As for Mantovani, he says he’s a true Democrat but has backed Republicans – such as Greitens – who he thought were moderates.
Differing visions for county executive
That back and forth can obscure the real differences between Mantovani and Stenger over how the county should be governed.
Mantovani, who is seeking his first public office, says the county needs a fresh approach to stem what he calls a “stagnant’’ economy and image.
“The fact that this place is in decline is wholly unacceptable to me, and I think we require leadership at this point in time that is willing to be aggressive in terms of addressing the challenges we face,” Mantovani said.
He believes that the county executive should be more involved in addressing the region’s problems with poverty and race relations.
Stenger was a county councilman for six years before becoming county executive in 2015. He says his governmental experience is producing results.
“I think if you look at the results that we have achieved over the last 3 ½ years, I think that our first term as county executive is a real standout in the history of St. Louis County.”
Stenger singles out his administration’s efforts to fight opioid abuse, encourage millions of dollars in new economic development projects and direct more county contracts to minorities. He also points to last year’s voter approval of Proposition P, which raised the county’s sales tax to provide more money for law enforcement.
But Mantovani says not enough has been done to improve the county’s economic growth. He asserts that many of the projects, such as the revamping of the Northwest Plaza site, simply shifted jobs from elsewhere in the county and didn’t create new ones.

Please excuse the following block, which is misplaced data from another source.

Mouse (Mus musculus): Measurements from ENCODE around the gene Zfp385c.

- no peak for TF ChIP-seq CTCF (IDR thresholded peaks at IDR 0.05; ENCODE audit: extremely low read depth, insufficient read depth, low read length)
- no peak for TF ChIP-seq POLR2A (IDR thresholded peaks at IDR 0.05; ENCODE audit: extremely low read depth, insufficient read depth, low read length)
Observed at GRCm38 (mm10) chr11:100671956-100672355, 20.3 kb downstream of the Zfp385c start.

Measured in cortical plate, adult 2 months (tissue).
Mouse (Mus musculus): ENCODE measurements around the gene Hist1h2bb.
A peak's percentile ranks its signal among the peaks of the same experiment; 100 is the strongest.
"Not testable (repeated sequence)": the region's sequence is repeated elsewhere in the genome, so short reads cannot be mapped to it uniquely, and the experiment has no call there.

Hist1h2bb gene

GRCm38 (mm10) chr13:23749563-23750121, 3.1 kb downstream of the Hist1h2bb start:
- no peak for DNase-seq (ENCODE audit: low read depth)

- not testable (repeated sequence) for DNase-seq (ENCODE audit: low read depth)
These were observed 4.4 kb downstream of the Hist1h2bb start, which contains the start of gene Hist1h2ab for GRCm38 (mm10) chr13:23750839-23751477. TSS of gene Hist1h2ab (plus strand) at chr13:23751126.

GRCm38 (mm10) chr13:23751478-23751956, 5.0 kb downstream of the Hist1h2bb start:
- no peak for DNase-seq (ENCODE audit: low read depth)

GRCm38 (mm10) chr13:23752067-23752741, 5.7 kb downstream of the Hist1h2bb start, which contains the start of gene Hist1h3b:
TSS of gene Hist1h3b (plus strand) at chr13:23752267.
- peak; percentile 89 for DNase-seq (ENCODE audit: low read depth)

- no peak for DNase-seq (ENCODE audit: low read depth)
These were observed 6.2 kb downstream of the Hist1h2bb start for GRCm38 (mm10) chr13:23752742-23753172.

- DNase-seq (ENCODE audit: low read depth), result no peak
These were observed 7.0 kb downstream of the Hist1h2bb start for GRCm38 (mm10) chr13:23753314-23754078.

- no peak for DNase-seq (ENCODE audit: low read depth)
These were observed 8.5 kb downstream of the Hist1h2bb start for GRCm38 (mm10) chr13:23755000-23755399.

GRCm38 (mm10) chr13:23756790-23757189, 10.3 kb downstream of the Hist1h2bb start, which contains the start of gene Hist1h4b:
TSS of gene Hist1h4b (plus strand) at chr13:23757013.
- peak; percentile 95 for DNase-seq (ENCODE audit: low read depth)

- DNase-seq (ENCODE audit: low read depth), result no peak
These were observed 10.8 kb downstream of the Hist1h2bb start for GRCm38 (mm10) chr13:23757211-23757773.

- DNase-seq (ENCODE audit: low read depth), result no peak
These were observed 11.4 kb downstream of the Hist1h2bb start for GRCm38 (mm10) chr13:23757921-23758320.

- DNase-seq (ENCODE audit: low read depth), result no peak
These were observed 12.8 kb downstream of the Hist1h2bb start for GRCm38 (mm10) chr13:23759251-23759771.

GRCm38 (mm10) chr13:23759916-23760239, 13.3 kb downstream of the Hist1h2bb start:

Mantovani also promises to take a more conciliatory approach than Stenger in dealing with the County Council. Stenger and a majority of the Democratic-controlled council — including Council chairman Sam Page — have been at odds over various issues for more than a year. In fact, only one of the seven council members can be relied on as a pro-Stenger vote.
Said Mantovani: “At a time when we have these fundamental regional and county challenges, we have a county government that is largely dysfunctional.”
Stenger says county government is operating just fine and blames his disputes with the council on his willingness to challenge some of its actions and plans.
“When you have a true leader in this office, sometimes you have to say ‘no,’ ” Stenger said.
What’s not in dispute is the spending record that the two men are setting.
Their latest campaign-finance reports show that Mantovani already has spent close to $2 million. Most of it is his own money. Stenger’s spending tally appears likely to be close to $4 million, which is twice what he spent when he defeated Dooley.
Stenger still has just over $936,000 in the bank, while Mantovani reported about $512,000 on hand. That cash should give both men enough to blanket the TV airwaves with their final pitches to the public.